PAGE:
As part of a Kooth LGBTQ History Month special, Ben Pechey (non-binary writer, author & LGBTQ+ advocate) has shared their personal story of discovery with us:

Growing up, LGBTQIA history was never on the curriculum. I would go as far as to suggest it was hidden from us. This is one of the reasons I struggled with my identity for so long. I didn’t explore the people that existed, thrived and struggled before me until I entered higher education. The safety of university allowed me to explore a history I had assumed non-existent.

Delving into queer archives brought icons, artists and innovators that had slumbered in the public’s awareness, to a very open and excited mind. There are some figures who stick in my mind. Gender nonconforming artist Gluck, darling of the 80s and 90s Ballroom Scene Willi Ninja and visual artist, writer, and renowned gender explorer Claude Cahun.

These people were all new to me, they were something unique and exciting. I was hooked.

Let’s explore Cahun quickly, a queer person who subverted the notion of gender, formed their identity in 1917, and filled the the world with a body of work that shook the patriarchy to its core.

Cahun’s work featured several self-portraits all in different characters, looking directly at the viewer, blurring gender expectations in every shot.

This was a century ago, and the images created then still feel incredibly fresh and modern today, because their historical reference points don’t exist.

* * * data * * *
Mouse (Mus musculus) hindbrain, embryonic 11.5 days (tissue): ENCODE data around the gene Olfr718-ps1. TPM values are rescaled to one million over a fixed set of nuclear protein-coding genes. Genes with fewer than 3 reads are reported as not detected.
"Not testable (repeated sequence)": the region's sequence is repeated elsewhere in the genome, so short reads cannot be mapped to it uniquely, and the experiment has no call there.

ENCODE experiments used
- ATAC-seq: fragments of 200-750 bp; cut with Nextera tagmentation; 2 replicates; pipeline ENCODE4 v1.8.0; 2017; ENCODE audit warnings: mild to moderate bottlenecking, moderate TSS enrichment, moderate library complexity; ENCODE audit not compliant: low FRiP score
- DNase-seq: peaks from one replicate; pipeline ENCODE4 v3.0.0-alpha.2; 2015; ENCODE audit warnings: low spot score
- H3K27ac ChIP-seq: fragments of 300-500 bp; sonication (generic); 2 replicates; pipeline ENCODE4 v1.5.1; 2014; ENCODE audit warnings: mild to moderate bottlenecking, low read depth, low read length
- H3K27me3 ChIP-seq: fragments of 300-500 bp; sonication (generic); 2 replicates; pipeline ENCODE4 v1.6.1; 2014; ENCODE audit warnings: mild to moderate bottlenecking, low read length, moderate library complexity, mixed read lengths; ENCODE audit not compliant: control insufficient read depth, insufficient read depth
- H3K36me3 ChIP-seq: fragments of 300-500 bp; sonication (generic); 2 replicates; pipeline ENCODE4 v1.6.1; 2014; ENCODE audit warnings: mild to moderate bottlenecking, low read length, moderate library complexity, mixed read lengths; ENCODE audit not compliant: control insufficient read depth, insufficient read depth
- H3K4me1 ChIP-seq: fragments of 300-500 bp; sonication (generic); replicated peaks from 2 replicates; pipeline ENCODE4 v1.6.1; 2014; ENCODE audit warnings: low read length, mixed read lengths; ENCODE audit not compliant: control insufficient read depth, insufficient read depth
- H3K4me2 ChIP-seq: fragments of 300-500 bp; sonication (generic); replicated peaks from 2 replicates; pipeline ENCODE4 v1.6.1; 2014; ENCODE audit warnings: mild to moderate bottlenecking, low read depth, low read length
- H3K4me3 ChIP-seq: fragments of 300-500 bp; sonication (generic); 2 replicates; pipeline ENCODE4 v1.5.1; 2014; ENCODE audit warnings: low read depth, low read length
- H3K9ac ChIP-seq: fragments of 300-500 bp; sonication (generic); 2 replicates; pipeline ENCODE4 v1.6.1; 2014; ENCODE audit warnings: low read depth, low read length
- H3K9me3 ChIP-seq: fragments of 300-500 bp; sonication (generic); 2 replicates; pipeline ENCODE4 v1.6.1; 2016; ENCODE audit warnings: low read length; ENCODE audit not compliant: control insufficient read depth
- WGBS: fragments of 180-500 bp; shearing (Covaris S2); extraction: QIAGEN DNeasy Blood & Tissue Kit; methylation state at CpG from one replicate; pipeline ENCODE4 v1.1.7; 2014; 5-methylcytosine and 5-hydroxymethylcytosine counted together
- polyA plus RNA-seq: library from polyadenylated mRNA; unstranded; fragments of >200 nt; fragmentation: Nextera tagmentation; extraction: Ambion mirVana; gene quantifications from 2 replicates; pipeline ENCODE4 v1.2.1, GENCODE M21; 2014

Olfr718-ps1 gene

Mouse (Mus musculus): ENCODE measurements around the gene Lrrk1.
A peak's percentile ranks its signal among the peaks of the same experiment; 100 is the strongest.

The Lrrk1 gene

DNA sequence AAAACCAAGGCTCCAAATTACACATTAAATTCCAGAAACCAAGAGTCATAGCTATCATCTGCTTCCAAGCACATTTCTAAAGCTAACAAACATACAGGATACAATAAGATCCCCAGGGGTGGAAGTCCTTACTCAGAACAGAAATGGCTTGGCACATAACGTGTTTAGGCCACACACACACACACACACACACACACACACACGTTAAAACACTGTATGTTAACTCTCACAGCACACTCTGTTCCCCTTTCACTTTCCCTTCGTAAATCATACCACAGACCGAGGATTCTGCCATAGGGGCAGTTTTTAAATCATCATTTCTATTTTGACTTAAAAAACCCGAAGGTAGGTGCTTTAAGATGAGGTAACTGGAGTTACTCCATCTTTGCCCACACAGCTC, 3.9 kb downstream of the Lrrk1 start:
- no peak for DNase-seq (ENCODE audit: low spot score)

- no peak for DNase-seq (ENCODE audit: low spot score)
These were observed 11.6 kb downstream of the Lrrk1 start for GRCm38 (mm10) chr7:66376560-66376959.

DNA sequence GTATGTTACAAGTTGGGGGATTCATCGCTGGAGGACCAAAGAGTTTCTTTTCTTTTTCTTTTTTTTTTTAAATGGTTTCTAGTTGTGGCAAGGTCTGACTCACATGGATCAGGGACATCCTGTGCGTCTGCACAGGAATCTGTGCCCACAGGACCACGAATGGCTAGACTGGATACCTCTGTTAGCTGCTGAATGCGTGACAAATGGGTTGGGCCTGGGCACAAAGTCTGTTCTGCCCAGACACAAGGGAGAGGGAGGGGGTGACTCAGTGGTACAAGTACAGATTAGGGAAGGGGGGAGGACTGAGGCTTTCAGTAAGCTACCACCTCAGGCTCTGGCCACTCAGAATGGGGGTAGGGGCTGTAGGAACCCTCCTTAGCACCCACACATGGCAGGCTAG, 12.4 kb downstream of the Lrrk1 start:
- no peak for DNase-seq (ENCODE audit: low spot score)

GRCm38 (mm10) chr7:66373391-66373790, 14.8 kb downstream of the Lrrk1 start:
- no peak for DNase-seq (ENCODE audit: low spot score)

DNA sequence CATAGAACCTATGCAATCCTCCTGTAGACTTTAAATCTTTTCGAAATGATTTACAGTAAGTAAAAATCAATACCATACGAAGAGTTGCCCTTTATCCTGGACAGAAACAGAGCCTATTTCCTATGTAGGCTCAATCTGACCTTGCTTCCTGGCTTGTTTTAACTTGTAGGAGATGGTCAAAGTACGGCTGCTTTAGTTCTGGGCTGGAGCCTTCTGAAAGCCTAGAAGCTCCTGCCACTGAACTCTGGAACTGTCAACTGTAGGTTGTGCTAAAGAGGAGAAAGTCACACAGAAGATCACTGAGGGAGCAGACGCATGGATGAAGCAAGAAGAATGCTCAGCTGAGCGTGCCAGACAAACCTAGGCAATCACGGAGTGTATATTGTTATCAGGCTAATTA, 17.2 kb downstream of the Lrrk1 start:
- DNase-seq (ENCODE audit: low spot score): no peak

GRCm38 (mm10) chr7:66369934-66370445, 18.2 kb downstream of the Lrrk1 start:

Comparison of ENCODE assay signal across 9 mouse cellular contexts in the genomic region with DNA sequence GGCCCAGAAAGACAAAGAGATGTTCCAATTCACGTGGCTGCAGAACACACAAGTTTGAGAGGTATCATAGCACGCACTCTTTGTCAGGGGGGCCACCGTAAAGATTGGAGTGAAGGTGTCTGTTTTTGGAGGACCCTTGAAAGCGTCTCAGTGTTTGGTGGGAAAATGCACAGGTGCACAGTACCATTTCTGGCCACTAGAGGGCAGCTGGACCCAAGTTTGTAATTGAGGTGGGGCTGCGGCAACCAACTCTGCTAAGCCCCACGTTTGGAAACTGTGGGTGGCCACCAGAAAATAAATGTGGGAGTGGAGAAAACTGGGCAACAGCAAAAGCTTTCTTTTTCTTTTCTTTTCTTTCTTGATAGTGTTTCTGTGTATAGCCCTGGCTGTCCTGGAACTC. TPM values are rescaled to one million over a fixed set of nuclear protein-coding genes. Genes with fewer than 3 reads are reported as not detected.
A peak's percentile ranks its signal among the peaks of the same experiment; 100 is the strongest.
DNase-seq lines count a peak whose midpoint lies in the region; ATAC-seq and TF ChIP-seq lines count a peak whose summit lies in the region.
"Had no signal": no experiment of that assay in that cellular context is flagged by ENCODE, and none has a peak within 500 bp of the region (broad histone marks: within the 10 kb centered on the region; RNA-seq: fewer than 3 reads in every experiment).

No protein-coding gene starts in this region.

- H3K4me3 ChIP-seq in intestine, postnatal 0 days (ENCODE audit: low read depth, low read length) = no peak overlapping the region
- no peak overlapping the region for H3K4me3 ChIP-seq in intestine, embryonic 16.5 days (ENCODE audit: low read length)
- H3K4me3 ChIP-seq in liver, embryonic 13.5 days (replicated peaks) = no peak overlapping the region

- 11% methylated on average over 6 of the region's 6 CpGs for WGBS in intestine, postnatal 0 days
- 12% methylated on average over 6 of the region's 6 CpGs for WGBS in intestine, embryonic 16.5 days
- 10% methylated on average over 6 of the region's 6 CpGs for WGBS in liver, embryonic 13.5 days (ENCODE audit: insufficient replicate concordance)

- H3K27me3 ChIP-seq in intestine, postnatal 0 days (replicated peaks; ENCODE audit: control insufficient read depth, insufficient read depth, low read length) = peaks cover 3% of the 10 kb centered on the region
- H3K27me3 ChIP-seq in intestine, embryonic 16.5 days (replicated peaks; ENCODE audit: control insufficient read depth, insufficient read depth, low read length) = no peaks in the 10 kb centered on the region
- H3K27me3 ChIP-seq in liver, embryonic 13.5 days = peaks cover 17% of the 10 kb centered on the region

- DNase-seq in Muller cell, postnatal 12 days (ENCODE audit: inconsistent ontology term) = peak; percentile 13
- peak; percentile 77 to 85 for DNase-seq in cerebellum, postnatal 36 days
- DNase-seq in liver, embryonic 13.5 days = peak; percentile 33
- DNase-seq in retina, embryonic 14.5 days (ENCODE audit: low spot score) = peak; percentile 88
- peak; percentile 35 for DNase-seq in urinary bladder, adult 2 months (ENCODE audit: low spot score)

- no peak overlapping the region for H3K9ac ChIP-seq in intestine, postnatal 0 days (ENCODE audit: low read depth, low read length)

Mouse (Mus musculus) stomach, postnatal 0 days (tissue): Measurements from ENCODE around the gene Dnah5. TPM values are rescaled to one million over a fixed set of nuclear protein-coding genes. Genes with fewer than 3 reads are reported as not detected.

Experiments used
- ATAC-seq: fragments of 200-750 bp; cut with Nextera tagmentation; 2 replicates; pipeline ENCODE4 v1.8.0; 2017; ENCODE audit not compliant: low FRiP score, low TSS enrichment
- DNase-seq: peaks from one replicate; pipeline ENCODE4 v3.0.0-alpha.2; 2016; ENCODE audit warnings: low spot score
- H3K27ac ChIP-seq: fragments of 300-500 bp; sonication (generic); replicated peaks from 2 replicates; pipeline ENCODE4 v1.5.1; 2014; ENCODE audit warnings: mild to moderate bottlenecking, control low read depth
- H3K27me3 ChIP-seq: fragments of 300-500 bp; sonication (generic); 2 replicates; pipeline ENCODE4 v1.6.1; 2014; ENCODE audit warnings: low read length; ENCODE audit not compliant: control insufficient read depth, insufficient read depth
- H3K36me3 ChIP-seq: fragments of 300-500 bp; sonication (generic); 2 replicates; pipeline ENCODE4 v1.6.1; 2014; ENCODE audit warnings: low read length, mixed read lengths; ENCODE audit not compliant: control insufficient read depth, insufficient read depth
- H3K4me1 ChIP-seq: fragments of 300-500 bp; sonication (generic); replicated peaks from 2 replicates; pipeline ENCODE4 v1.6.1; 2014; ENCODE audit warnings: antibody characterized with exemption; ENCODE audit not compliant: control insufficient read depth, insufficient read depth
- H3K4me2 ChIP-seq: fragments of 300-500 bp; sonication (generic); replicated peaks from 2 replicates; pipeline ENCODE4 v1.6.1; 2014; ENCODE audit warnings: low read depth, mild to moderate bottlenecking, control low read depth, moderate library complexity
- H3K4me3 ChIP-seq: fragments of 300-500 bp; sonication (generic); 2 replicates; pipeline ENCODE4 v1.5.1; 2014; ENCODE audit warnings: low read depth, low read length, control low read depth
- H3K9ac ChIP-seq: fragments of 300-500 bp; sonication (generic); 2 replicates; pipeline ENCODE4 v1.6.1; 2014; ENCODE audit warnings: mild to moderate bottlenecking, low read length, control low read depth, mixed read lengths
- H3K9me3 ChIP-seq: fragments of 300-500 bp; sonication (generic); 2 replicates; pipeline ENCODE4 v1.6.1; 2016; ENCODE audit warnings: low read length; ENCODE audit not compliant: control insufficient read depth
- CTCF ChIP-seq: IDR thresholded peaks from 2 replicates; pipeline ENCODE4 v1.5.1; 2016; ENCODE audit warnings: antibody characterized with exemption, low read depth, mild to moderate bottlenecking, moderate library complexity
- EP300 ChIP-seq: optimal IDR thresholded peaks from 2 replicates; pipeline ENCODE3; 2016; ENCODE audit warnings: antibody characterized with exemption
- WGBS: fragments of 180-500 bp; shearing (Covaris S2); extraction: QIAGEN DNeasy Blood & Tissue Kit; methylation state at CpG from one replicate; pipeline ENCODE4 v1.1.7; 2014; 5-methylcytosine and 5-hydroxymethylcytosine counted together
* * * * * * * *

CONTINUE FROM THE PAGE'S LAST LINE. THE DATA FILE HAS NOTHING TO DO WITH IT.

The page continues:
Instead the imagery fits with work being created now, and highlights a full and colourful history of our community we were not shown.

Exploring the people of our collective past was a true lightbulb moment, and opened the floodgates of realisation for my own identity. Seeing these wonderful gender diverse people made it feel completely okay to be myself, which is so wonderful, and a gift I had never before received.

I must stress when I say easier, I mean easy in the sense that I felt I could be who I wanted to be because I had seen it with my own eyes, but not easy within the parameters of societal expectations placed on me.

This is even more pertinent, especially when we think about early conversations around topics like non-binary and diverse gender identities. One of the first times I saw these being openly discussed and not debated, was this year, between Ginny Lemon and Bimini Bon Boulash, non binary contestants on the UK’s version of Rupaul’s Drag Race.

The nuances and exciting nature of my own gender identity are constantly evolving. Seeing others exploring gender has been such a comfort, and a guiding force I hadn’t known in my past. Without it, I would still be lost.

Seeing historical examples of LGBTQIA community members is a very special kind of representation because it is undeniably authentic. The history of our community highlights our struggles, that is a given, but it also celebrates who we are, and inspires future generations. Learning our history is so important for our growth and development as individuals, but also as a whole community.